What are 5 facts about you
Facts that will interest you while learning German
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How many people speak German worldwide? What is the concept of “Standard German” all about? How many words are there in the German language? And what do “false friends” have to do with learning German? We have the answers to these and more questions!
1. Dissemination of the German language
German is spoken by more than 120 million people in Austria, Germany, Switzerland, Liechtenstein, Luxembourg, parts of Belgium, northern Italy and eastern France. German is a key language in the European Union and in the economically increasingly important countries of Eastern and Central Europe. The German language also seems to be right on trend abroad. In 2015, according to a study by the ZAF (Center for Education and Training), around 15.4 million people took German lessons at schools, universities or language institutes. According to evaluations, that is around half a million German students more than five years ago.
The German language is also one of the 10 most widely spoken languages worldwide, which is why it was given a place in the 2006 Guinness Book of Records.
2. German was almost spoken in the USA
For 200 years the legend has been held that German almost became the official language of the USA. But is that really true? As with every legend, there is a real core behind this one. In 1794, a group of German immigrants in Virginia submitted a petition to the US House of Representatives demanding a German translation of the legal texts. However, the motion was rejected by 42 to 41 votes. This triggered despair among the immigrants, which formed the basis for the legend that became famous among the next generation as the so-called "Mühlenberg legend". According to rumors, there was then a vote in Pennsylvania in 1828 on whether German should be introduced as a second official language alongside English. Allegedly, only one vote prevented the application from being implemented at the time, and that came from the German-born parliamentary speaker Mühlenberg, of all people.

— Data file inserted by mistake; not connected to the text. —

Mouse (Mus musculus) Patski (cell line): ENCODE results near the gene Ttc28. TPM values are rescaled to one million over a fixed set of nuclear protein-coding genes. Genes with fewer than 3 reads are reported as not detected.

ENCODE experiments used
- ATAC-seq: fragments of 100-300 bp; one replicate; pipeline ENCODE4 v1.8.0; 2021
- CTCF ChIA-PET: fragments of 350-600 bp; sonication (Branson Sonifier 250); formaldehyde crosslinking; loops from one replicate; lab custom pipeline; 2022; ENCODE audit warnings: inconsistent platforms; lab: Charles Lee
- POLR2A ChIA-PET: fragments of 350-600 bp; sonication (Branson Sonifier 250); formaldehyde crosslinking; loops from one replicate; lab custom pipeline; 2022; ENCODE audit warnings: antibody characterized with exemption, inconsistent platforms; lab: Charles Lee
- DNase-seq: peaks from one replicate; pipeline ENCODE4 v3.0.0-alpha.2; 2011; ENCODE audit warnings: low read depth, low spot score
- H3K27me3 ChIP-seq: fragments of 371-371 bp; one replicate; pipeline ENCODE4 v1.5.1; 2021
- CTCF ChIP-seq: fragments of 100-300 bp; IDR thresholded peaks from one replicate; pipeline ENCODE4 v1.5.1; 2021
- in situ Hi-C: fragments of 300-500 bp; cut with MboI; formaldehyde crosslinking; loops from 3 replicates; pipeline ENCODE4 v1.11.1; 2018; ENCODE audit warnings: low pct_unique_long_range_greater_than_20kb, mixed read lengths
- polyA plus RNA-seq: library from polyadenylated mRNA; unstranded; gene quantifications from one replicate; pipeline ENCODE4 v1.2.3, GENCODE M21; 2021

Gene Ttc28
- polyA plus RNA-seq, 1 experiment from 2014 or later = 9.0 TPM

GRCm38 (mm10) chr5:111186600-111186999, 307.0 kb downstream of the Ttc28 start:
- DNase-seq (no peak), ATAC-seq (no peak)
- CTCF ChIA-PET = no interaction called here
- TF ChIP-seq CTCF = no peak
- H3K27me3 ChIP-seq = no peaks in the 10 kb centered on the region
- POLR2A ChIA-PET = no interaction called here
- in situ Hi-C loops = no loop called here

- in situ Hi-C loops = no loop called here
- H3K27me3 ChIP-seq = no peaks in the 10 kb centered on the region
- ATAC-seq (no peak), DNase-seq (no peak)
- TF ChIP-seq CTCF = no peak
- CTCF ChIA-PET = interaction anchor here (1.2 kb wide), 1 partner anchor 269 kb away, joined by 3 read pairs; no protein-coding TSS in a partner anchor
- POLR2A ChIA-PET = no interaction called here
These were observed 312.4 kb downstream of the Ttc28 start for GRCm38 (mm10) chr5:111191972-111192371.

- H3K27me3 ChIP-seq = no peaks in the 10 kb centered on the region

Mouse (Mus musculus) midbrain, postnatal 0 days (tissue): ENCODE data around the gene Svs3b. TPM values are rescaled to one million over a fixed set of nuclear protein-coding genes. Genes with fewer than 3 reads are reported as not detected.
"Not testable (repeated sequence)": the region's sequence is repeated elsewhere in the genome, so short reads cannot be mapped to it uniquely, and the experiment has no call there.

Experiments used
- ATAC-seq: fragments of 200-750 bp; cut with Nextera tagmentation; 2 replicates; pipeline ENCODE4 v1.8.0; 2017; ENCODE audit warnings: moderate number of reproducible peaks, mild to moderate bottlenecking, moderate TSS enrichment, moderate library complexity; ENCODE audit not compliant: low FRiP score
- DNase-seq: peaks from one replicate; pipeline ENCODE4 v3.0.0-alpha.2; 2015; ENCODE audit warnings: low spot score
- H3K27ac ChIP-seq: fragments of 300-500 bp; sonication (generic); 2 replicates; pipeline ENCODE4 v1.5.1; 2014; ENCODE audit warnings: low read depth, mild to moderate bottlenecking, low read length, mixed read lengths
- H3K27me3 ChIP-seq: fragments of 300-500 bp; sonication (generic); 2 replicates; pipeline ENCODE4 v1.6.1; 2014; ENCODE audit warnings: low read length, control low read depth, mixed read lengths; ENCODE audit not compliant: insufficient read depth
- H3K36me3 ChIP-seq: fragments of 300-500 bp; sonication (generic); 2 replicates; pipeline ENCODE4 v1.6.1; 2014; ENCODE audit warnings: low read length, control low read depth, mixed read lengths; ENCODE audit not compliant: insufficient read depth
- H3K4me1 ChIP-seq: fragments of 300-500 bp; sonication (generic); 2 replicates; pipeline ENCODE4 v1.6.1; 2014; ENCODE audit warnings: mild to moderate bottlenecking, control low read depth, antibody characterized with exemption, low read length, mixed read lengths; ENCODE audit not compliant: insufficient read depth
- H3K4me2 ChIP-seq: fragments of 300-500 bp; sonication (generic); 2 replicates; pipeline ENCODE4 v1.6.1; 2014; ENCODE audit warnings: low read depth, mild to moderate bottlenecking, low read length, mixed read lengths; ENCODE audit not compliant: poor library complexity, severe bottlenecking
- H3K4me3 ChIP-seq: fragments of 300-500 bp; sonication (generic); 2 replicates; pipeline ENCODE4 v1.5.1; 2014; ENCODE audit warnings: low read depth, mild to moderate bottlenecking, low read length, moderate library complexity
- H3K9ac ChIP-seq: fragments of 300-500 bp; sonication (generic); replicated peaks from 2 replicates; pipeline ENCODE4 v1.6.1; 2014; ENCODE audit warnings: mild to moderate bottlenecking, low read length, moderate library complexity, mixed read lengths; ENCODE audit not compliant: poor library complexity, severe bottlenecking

3. The German vocabulary
The German language consists of around 5.3 million words, and the number is rising. A third of this has only been added in the last 100 years. That's about 8 times as many words as there are in English, but far fewer words are actually used in everyday life. Only about 12,000–16,000 belong to the active vocabulary of a person who speaks German. About 3,500 of these words are foreign words. The Duden, a reference work in which rules of German grammar and spelling have been recorded since 1880, lists 135,000 words.
German is also a particularly rich language. The possibility of combining words such as "conscientious objector" or "World Championship opening game" means that our vocabulary is theoretically infinite. Because of these word combinations, ambiguities such as "wrong-way driver" or "freedom of thought" can also be expressed excellently.
4. False friends in German
German and English have more in common than you might think. For example words like “Kindergarten” or “Strudel”. They mean the same thing in both languages. But there are also words that are spelled the same and have different meanings. These words will "False friends" called. Here some examples:
English meaning (and lower case): nice
German meaning: a young person
English meaning: nevertheless, nevertheless
German meaning: quiet, silent
English meaning: spring
German meaning: hop
So watch out, because so-called "False friends" can quickly lead you on the wrong track and your interlocutor and you could talk about very different things.
5. Standard German is just an invention
Often students ask us what the term “Standard German” is all about. The answer is very easy, because standard German is actually just another name for standard German and that is taught by qualified German teachers at the ActiLingua Academy. High German or Standard German is a mixture of Middle German and Upper German, on which most Austrian dialects are based. Even if many Austrians insist on speaking their own language, the differences between “Austrian” and “German” German are as good as nonexistent. There are a few words on which we have not yet fully agreed, such as tomatoes (in Germany: tomato) or whipped cream (in Germany: cream), but they are understood everywhere.
In the world's largest and strongest economic area, the EU, German is by far the most widely spoken mother tongue. The Austrian capital Vienna is one of the most international cities and a sought-after business location within Europe. In addition, it was named the city with the world's best quality of life for the eighth time in a row and is also an attractive destination for young people. So if you want to gain international experience and hone your German skills, you are in very good hands here in Vienna.
You can find all information about the ActiLingua courses and the varied program of activities here.
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